And I’m no designer, but do I know what I like, and I can’t help but agree with Mr. Starck. Looking at design from the 30,000 foot viewpoint is long overdue. There are so many products in the marketplace that are poorly, haphazardly designed (see my earlier entries on the Jeep Compass and Subaru Tribeca); or are simply designed to look great but fail to function properly.

Human civilization on this planet is getting to a point where we may no longer be able to afford the wastefulness that goes with our current “traditional” way of life. And I think that is part of what Mr. Starck is trying to address in his comments. We have to become more thoughtful, more deliberate, more conscious when using our creative energies. It behooves us all to consider the entire picture – the ramifications of our each and every action, because we do not act alone. John Donne wrote that “no man is an island” and that has never been more true than in this overcrowded global economy.

I look forward to your comments.

UPDATE: April 2, 2008

For a guy who believes his design work has been “useless“, Philippe Starck is going to be awfully busy designing things over the next few years.

According to a story published on, Mr. Starck has been appointed the “Chief Artist” of France’s upcoming EU Presidency. Apparently, the designer will be in charge of the “look” of events, objects, and materials related to France’s activities in the EU.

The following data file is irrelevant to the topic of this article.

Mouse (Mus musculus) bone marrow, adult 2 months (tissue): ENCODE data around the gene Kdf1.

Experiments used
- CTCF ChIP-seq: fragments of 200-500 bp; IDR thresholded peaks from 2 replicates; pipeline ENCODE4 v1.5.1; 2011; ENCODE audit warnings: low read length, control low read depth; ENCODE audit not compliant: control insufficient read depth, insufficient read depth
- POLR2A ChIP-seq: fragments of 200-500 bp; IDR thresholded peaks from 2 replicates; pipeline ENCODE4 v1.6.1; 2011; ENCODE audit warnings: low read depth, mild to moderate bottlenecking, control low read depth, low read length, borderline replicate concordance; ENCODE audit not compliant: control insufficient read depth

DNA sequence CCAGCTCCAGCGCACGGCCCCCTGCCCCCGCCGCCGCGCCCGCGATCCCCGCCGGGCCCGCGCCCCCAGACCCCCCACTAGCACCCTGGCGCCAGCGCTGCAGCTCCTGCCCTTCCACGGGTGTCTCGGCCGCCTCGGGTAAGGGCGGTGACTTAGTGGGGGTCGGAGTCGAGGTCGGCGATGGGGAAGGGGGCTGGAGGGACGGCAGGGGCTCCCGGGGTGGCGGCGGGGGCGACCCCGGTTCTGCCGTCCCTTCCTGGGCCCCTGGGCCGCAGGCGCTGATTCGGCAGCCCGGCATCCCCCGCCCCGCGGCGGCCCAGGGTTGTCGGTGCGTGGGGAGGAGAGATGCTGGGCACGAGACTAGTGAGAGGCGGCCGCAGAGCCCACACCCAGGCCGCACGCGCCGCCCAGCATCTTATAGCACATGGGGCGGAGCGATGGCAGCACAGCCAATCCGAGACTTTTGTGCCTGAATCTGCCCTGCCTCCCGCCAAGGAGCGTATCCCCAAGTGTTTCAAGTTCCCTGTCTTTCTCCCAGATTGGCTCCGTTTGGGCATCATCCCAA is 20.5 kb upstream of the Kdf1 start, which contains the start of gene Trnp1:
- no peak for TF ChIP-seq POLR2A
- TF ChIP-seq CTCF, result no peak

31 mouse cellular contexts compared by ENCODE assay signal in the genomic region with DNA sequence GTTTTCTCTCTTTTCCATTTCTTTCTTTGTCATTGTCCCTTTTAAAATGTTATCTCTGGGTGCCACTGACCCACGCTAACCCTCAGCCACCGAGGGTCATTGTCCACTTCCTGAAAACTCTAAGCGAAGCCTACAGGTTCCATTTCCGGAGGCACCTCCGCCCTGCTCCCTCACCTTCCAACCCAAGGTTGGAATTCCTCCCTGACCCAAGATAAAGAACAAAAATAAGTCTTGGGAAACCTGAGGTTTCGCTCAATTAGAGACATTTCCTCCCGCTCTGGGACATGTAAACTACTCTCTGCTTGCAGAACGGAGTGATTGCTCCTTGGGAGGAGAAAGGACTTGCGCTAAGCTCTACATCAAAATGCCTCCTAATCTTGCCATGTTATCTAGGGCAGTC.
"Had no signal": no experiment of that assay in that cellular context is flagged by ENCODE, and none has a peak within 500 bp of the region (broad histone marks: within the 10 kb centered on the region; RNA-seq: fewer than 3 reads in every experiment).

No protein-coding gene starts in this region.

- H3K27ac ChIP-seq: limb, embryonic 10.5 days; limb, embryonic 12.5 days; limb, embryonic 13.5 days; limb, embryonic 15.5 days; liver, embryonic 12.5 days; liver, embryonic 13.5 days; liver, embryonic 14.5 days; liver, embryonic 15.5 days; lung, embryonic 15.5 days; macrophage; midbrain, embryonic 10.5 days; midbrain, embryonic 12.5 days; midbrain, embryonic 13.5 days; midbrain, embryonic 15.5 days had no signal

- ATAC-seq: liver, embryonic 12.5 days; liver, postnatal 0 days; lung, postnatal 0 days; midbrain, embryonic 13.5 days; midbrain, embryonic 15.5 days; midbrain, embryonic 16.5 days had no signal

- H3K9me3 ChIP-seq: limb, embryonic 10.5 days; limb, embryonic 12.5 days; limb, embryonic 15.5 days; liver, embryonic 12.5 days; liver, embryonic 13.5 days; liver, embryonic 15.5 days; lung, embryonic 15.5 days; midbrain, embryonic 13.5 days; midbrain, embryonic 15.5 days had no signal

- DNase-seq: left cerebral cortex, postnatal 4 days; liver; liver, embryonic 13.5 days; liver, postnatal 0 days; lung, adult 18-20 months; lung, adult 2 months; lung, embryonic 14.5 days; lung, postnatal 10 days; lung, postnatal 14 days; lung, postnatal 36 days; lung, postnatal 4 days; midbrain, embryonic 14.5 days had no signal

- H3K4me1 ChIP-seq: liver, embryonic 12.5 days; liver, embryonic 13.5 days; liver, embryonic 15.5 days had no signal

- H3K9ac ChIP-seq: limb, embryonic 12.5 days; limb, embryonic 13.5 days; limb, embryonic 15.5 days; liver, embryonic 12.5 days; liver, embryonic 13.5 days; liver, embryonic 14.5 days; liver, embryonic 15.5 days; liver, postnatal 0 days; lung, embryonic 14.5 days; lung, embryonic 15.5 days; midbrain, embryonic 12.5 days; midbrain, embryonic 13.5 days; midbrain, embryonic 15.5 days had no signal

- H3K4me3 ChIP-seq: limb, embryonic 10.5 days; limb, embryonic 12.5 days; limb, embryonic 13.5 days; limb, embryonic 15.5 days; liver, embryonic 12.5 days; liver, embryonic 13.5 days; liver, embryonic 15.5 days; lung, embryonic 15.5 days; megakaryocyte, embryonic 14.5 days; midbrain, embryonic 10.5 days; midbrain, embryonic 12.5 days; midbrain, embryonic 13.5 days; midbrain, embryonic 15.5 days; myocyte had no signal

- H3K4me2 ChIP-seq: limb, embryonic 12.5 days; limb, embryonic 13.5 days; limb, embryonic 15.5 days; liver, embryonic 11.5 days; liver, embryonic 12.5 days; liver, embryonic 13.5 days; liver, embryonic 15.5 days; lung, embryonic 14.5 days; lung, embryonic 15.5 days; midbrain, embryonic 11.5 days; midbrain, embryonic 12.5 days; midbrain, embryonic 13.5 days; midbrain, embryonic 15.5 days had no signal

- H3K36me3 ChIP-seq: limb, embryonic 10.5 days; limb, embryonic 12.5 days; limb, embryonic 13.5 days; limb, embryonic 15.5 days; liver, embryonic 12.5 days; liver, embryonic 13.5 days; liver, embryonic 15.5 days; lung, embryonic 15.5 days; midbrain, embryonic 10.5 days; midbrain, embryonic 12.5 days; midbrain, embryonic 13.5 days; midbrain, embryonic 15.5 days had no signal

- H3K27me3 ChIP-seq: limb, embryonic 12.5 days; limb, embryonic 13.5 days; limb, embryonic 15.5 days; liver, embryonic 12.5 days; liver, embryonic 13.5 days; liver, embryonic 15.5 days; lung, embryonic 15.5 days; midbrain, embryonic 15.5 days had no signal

In a phone interview with Mr. Starck, quotes him as saying that the idea was to show “a very modern, very creative France of high technologies, not France wearing a beret, but an avant-garde France.”

Hmmm. Well, Emerson said: “A foolish consistency is the hobgoblin of little minds.” Who are we to expect it of anyone? I expect rationality, consistency, and logical behavior all the time, and people (including myself) disappoint me all the time.

Welcome to the Human Experience.

UPDATE: August 28, 2008

Wired Magazine recently featured a short interview with Philippe Starck on the subject of his latest chair design, Mr. Impossible.  Mr. Starck also touched on his views of the future, and creating products that last, supporting sustainability:

“The stupidity of the ecological movement is that people kill trees for wood. It’s ridiculous. The best ecological strategy is to make products of a very high creative quality, so you can keep them for three generations. I prefer to make a very good chair in the best polycarbonate than make any shit in wood that will be in the trash one year later.”

I have to agree with him there.  I have always favored creating things that are built to last, not built to trash.  A good chunk of my energy is devoted to keeping things like cars and computers out of the landfill, and extending their useful lives.   That’s not only because I was raised to “take care of my toys” (we didn’t have tons of money when I was growing up) but because I like old things.  What some people call “obsolete”, I call “classic”.

And if it still does what you need it to do, it is certainly not obsolete.